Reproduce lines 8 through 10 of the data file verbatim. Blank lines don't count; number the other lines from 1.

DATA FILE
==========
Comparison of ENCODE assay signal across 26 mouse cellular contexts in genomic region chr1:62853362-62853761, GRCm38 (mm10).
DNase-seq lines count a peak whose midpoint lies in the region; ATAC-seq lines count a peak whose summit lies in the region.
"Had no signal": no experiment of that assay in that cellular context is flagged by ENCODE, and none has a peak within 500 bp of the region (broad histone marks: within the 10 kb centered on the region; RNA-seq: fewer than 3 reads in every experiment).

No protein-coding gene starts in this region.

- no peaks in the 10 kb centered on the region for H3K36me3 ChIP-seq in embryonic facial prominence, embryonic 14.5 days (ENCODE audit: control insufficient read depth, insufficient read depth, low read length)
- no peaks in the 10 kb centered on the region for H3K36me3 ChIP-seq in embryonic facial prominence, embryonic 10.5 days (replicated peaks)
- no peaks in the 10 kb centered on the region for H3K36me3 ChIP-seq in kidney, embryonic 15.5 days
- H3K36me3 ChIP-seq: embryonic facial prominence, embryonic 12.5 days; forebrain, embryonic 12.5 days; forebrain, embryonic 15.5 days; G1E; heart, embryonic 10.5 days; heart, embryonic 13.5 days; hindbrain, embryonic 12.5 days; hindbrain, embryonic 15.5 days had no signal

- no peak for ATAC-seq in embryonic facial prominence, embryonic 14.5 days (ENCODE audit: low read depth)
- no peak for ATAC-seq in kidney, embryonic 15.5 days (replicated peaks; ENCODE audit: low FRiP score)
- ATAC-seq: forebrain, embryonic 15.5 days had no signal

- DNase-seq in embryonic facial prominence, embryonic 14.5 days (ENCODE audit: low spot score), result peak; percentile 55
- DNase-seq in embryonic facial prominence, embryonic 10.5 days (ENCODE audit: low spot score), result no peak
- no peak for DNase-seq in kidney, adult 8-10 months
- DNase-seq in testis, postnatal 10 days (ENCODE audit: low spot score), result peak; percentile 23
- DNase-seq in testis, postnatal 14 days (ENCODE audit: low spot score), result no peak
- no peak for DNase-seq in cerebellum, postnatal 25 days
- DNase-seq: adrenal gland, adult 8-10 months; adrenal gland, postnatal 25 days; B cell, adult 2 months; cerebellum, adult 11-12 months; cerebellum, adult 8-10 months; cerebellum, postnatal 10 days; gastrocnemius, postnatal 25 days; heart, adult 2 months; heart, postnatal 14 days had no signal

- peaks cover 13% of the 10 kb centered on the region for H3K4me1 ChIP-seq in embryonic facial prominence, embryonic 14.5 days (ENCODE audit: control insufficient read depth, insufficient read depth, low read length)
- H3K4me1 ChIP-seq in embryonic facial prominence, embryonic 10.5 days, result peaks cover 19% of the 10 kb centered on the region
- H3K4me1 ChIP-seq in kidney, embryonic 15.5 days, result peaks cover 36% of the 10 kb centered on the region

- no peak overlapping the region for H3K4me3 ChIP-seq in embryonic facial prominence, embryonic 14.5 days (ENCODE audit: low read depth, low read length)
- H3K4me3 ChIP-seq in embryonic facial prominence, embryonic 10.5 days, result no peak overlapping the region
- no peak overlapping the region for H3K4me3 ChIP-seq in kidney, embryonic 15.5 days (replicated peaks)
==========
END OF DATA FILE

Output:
- H3K36me3 ChIP-seq: embryonic facial prominence, embryonic 12.5 days; forebrain, embryonic 12.5 days; forebrain, embryonic 15.5 days; G1E; heart, embryonic 10.5 days; heart, embryonic 13.5 days; hindbrain, embryonic 12.5 days; hindbrain, embryonic 15.5 days had no signal

- no peak for ATAC-seq in embryonic facial prominence, embryonic 14.5 days (ENCODE audit: low read depth)
- no peak for ATAC-seq in kidney, embryonic 15.5 days (replicated peaks; ENCODE audit: low FRiP score)